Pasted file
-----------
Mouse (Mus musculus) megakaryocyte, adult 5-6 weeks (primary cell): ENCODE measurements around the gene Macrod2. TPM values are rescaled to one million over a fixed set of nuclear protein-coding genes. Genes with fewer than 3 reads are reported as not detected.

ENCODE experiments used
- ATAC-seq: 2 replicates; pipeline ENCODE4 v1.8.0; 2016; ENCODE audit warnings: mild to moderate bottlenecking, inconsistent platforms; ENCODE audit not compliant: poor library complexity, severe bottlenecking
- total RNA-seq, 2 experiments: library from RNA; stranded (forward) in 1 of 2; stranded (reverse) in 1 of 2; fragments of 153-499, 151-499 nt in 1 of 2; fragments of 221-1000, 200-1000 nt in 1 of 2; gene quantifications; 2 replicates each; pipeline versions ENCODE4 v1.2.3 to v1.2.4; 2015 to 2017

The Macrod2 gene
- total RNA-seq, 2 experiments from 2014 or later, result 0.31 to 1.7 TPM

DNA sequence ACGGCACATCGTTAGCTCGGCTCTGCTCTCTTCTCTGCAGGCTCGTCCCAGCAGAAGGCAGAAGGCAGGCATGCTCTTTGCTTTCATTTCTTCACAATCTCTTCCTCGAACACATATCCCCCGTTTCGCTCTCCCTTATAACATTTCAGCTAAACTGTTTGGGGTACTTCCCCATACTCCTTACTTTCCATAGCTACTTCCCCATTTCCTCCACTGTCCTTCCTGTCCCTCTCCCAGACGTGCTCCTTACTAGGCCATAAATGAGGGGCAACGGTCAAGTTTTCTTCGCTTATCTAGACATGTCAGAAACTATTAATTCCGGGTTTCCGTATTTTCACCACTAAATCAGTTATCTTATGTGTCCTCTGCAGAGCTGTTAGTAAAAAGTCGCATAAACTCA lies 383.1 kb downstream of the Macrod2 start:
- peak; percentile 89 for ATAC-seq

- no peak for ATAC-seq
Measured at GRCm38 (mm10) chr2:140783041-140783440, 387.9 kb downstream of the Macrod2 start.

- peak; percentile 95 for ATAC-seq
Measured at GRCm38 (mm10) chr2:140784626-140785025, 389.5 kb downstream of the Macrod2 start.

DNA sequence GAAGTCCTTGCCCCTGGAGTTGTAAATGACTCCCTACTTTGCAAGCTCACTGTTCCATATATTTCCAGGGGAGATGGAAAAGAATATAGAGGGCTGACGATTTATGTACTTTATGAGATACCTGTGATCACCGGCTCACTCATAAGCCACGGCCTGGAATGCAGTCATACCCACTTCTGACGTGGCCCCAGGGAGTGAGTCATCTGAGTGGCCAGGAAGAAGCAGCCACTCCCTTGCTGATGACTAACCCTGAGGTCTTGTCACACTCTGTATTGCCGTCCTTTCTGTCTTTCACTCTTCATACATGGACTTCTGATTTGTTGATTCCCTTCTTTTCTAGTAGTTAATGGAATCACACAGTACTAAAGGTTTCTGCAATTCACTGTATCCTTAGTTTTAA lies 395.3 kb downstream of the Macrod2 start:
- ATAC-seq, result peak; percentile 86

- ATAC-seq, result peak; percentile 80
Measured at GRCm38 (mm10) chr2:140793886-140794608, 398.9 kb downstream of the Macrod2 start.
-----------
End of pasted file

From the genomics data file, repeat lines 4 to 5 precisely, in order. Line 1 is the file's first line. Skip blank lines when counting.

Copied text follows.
- total RNA-seq, 2 experiments: library from RNA; stranded (forward) in 1 of 2; stranded (reverse) in 1 of 2; fragments of 153-499, 151-499 nt in 1 of 2; fragments of 221-1000, 200-1000 nt in 1 of 2; gene quantifications; 2 replicates each; pipeline versions ENCODE4 v1.2.3 to v1.2.4; 2015 to 2017

The Macrod2 gene